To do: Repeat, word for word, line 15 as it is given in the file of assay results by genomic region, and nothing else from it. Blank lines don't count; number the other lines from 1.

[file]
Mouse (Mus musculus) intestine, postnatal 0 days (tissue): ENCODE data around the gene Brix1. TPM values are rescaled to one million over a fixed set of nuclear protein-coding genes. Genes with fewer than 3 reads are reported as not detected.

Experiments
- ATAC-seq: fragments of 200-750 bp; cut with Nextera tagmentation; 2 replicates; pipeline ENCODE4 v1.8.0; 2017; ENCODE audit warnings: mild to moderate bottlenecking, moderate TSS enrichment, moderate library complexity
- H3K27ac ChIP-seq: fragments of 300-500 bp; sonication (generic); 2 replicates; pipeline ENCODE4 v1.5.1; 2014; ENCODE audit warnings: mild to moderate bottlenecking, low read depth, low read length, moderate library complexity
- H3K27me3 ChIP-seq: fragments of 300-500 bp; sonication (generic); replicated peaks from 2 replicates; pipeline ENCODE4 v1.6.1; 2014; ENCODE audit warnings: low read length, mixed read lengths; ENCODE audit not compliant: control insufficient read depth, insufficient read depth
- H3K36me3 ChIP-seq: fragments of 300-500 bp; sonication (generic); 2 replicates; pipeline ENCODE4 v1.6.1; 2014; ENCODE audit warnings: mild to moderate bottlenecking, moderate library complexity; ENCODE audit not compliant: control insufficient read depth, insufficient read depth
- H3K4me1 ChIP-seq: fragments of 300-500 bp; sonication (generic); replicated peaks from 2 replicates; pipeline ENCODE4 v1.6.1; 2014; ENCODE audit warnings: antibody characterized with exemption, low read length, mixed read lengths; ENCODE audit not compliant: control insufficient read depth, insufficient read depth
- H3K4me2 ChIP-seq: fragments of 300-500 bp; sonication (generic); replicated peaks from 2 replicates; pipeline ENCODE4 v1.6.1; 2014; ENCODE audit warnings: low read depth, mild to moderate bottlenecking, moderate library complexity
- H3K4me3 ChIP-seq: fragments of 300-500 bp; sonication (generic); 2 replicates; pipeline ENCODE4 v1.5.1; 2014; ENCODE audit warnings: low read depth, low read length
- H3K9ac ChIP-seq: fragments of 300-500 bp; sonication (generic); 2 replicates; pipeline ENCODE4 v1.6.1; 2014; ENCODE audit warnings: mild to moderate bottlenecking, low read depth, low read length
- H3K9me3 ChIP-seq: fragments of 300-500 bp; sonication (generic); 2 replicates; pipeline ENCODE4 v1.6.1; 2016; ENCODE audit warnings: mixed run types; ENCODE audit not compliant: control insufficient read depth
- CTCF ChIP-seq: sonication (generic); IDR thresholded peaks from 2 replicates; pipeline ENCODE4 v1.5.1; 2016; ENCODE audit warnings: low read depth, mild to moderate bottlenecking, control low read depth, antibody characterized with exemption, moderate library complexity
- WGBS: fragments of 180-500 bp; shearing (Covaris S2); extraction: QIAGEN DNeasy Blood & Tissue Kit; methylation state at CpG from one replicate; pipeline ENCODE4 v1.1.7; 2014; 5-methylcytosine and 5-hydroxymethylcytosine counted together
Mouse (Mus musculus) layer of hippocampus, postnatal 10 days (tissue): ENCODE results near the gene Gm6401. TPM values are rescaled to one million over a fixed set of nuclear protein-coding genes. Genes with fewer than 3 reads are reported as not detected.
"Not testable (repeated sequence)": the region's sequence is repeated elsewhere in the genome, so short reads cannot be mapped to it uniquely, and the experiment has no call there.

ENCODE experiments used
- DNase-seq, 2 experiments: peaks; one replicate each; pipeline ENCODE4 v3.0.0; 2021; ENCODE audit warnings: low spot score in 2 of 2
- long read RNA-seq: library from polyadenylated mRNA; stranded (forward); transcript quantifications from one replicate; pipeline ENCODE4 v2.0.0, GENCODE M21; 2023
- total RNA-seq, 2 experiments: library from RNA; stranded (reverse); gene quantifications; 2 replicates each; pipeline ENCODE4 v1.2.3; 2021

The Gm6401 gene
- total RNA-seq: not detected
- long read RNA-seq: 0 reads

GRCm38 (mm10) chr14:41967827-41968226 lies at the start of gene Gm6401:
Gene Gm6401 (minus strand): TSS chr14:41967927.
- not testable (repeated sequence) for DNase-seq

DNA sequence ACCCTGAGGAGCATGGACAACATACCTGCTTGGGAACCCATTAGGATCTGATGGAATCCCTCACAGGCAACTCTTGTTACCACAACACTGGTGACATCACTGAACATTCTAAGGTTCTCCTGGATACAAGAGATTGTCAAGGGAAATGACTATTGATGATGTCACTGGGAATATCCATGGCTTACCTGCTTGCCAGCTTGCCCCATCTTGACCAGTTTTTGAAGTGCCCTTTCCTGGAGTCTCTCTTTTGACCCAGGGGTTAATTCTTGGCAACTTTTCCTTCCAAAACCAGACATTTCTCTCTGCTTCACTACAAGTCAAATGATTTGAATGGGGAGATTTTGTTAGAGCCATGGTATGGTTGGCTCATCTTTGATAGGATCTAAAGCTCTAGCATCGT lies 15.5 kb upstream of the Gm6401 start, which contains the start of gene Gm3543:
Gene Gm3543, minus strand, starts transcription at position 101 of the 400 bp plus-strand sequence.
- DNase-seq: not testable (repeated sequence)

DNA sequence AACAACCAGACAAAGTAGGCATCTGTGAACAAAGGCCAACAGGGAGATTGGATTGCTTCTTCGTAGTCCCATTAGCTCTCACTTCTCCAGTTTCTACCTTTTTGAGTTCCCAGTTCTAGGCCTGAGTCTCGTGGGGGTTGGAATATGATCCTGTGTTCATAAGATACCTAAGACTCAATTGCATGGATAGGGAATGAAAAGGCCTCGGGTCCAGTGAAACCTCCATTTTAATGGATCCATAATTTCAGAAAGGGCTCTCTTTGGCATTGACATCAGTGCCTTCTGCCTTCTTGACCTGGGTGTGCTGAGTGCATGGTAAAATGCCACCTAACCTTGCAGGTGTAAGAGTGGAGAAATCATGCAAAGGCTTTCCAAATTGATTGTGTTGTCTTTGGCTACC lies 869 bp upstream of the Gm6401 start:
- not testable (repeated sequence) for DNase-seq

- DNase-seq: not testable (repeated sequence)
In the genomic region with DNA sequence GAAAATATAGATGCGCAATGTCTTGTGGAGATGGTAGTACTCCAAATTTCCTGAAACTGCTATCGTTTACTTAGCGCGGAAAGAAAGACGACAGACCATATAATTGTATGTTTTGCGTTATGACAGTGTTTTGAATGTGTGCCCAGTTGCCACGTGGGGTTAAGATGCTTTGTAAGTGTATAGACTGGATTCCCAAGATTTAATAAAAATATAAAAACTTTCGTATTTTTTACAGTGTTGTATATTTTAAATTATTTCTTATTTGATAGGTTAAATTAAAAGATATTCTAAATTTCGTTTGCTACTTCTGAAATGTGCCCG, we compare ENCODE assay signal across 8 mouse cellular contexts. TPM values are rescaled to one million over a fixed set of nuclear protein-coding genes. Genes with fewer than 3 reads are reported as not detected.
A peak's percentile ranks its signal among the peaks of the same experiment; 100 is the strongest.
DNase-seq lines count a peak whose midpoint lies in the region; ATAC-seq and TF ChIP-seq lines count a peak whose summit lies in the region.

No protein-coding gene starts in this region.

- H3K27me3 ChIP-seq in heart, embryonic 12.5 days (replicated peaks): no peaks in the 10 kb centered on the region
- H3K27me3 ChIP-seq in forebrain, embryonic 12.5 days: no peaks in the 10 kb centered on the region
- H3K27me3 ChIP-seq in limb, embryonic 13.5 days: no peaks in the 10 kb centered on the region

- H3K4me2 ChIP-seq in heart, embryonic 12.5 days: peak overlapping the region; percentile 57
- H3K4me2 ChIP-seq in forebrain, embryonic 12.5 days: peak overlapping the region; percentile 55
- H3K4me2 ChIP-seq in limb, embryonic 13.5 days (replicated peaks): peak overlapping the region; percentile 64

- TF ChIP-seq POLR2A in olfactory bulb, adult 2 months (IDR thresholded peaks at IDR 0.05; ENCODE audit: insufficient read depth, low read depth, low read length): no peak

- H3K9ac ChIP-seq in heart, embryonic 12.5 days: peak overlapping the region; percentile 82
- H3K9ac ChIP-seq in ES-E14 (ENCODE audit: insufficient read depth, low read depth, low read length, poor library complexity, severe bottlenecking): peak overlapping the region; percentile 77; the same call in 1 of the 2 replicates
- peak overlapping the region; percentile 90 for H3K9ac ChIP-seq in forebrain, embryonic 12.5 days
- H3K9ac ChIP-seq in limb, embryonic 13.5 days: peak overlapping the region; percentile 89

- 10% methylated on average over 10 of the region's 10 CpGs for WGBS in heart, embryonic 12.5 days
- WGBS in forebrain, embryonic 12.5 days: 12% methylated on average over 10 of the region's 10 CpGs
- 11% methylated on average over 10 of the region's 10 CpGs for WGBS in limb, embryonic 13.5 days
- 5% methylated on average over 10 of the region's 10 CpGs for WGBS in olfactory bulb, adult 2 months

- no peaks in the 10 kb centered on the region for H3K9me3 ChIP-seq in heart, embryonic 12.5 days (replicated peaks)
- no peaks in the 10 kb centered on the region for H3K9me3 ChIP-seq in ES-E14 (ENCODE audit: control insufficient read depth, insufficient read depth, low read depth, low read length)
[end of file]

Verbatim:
"Not testable (repeated sequence)": the region's sequence is repeated elsewhere in the genome, so short reads cannot be mapped to it uniquely, and the experiment has no call there.